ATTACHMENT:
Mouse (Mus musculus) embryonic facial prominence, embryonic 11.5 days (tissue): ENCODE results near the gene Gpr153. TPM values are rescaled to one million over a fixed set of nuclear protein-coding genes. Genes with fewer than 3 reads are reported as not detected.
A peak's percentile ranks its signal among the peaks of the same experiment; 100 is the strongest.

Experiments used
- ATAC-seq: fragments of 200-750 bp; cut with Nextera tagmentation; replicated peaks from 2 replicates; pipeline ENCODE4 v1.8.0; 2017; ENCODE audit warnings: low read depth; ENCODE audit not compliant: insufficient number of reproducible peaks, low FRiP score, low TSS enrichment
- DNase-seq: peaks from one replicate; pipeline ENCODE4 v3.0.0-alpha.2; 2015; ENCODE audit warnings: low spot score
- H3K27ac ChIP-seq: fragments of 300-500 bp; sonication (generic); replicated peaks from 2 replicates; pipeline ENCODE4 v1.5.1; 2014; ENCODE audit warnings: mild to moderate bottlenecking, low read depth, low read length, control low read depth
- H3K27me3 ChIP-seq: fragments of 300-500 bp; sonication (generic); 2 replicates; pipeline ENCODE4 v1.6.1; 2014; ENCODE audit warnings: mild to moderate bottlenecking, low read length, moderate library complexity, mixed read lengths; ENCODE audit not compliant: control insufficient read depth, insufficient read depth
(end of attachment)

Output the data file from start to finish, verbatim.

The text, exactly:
Mouse (Mus musculus) embryonic facial prominence, embryonic 11.5 days (tissue): ENCODE results near the gene Gpr153. TPM values are rescaled to one million over a fixed set of nuclear protein-coding genes. Genes with fewer than 3 reads are reported as not detected.
A peak's percentile ranks its signal among the peaks of the same experiment; 100 is the strongest.

Experiments used
- ATAC-seq: fragments of 200-750 bp; cut with Nextera tagmentation; replicated peaks from 2 replicates; pipeline ENCODE4 v1.8.0; 2017; ENCODE audit warnings: low read depth; ENCODE audit not compliant: insufficient number of reproducible peaks, low FRiP score, low TSS enrichment
- DNase-seq: peaks from one replicate; pipeline ENCODE4 v3.0.0-alpha.2; 2015; ENCODE audit warnings: low spot score
- H3K27ac ChIP-seq: fragments of 300-500 bp; sonication (generic); replicated peaks from 2 replicates; pipeline ENCODE4 v1.5.1; 2014; ENCODE audit warnings: mild to moderate bottlenecking, low read depth, low read length, control low read depth
- H3K27me3 ChIP-seq: fragments of 300-500 bp; sonication (generic); 2 replicates; pipeline ENCODE4 v1.6.1; 2014; ENCODE audit warnings: mild to moderate bottlenecking, low read length, moderate library complexity, mixed read lengths; ENCODE audit not compliant: control insufficient read depth, insufficient read depth